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Literary Characters Who Change Our Perception of Hearing Loss

From the time we're young children begging for one more story at bedtime, we understand that the literary world is a vast place, wealthy with characters of all shapes and sizes that depict nearly every walk of life. From wicked witches and heroic everymen to mischievous children and classic romancers, there's a character for everyone to relate to, form a connection with, love to hate, or aspire to be.

While these fictionalized people are primarily meant to entertain, sometimes they have a higher purpose: to show the complexity of the human condition and allow us the opportunity to experience the world through a perspective sometimes very different from our own. As Atticus Finch famously says to Scout in Harper Lee’s To Kill a Mockingbird, "You never really understand a person until you consider things from his point of view... Until you climb into his skin and walk around in it."

Throughout history, there have been many characters with hearing difficulties who portray the challenges and triumphs that come along with hearing loss. These characters have helped empower others to live their lives to the fullest as well as helped many better understand what it’s like to go through life without clear sound.


John Singer in Carson McCullers' The Heart is a Lonely Hunter

The bestselling 1940 novel chronicles John Singer, a deaf man living in a small town in Georgia during the tumultuous 1930s, and his changing relationships with those around him. John is eager to forge friendships, but he sometimes feels limited in expressing himself to others. Regardless of this, many around him hold him in high regard and often use their imaginations to decide what kind of person John actually is.

Through his compassionate and thoughtful actions, John inspires those in his life to challenge their own personal conflicts while struggling to succeed during a time of great social struggles. Because of the novel’s honest approach and depiction of John, the reader can readily relate and apply the same sense of understanding to his or her own issues. Because of his uniqueness and development, John is regarded as one of the most unique characters in 20th century literature.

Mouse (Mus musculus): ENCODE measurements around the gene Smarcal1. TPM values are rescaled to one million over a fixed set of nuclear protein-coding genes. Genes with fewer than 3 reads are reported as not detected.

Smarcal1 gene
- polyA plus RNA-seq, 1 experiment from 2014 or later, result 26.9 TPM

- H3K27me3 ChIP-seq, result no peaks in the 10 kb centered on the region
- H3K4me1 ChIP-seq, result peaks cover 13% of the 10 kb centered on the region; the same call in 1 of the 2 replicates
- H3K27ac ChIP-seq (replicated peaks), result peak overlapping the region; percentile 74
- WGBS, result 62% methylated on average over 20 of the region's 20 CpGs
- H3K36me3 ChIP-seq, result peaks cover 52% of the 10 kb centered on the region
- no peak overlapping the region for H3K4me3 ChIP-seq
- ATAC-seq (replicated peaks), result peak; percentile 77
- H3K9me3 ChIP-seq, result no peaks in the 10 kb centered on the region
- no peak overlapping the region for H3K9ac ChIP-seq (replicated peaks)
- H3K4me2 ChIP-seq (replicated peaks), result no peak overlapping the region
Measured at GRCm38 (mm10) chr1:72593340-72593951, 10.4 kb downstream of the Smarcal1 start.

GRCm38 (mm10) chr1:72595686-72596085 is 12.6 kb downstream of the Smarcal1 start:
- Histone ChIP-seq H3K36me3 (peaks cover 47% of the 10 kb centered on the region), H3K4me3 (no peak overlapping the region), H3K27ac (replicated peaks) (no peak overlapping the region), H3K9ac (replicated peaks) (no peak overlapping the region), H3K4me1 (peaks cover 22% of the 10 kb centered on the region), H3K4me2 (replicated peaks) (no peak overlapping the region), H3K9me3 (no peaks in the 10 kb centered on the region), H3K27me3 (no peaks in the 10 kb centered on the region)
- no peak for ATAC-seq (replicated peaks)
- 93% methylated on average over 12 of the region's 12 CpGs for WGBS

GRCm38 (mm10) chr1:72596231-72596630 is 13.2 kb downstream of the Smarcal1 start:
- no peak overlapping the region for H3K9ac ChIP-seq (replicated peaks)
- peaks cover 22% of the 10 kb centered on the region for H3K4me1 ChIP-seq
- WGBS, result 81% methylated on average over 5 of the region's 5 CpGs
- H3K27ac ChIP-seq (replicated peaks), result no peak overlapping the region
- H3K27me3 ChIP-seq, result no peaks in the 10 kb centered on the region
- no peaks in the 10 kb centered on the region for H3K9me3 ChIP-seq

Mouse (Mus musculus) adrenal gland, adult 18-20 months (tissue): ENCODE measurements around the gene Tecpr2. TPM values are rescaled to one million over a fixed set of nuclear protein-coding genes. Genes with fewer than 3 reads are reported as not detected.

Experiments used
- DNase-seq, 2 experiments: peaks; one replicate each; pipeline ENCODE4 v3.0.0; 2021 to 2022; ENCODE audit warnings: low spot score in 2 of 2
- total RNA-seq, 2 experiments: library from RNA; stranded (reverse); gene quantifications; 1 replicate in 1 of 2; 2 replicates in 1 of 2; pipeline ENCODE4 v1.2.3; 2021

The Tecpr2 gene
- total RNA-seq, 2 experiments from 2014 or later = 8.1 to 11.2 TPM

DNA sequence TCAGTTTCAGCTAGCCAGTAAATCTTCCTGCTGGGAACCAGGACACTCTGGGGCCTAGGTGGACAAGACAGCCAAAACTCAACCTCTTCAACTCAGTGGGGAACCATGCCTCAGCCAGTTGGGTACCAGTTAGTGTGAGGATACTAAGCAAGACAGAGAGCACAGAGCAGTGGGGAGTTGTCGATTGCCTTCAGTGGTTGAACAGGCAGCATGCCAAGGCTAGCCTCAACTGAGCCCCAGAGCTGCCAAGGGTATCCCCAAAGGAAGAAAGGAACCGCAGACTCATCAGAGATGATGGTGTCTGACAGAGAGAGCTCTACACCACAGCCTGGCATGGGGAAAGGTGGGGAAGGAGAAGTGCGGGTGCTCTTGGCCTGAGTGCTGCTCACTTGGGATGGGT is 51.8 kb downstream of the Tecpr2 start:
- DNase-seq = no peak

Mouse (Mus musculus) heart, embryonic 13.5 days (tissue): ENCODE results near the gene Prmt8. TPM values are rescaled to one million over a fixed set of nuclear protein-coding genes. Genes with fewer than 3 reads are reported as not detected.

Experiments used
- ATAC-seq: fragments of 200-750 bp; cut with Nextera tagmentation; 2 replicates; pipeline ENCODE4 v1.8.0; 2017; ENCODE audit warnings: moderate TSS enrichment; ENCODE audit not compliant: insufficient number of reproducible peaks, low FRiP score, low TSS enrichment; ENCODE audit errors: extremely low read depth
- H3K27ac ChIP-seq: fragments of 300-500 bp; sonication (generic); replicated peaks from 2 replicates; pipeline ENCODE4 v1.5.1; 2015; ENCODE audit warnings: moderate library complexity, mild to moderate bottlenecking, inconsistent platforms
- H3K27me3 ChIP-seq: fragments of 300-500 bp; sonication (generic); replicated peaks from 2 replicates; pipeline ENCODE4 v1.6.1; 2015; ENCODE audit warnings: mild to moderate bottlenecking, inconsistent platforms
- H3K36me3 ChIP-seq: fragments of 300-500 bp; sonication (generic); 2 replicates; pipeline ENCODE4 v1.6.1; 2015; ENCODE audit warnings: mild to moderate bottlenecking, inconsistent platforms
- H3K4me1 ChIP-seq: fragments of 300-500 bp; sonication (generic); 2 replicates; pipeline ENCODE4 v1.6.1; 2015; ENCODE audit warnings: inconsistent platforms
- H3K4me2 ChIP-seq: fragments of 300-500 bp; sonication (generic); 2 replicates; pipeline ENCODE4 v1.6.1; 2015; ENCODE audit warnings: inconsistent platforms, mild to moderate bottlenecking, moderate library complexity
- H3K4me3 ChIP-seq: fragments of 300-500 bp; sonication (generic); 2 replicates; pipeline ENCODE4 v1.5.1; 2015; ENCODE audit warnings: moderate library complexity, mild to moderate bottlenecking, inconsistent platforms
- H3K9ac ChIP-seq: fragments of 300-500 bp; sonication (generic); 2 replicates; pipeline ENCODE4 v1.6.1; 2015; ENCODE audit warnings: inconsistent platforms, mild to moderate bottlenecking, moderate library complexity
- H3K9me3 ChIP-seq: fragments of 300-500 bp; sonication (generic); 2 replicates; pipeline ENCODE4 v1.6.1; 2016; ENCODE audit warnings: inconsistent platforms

Linda Snopes Kohl in William Faulkner's The Mansion

The third of Faulkner's trilogy depicting the harrowing tales of the Snopes family in post-Civil War Mississippi features Linda Snopes Kohl. Made deaf by the loud artillery fire in the Spanish Civil War, Linda is a strong-willed woman who represents the "outsider's" point of view within the community. Linda is regarded by many as one of Faulkner’s more compelling female characters because of her fortitude, ingenuity, and cunning nature.

 

Alice Guthries in Sara Flanigan's Alice

Another story set in rural Georgia during the 1930s, Alice follows teenage Ellie Perkins and her friendship with her newly discovered neighbor Alice Guthries, a deaf teenager who was abandoned by her parents and kept in secret in their shed. After discovering Alice, Ellie rescues her and brings her to live with her family. They provide Alice with hearing devices, education, support and love, and she is given the freedom to blossom and live her life fully. By doing so, she also empowers readers to understand that no struggle is too large to be overcome.

 

 

There have also been many memorable characterizations of the deaf and hard-of-hearing on TV and in film.

 

Last Updated: July 9, 2014

 

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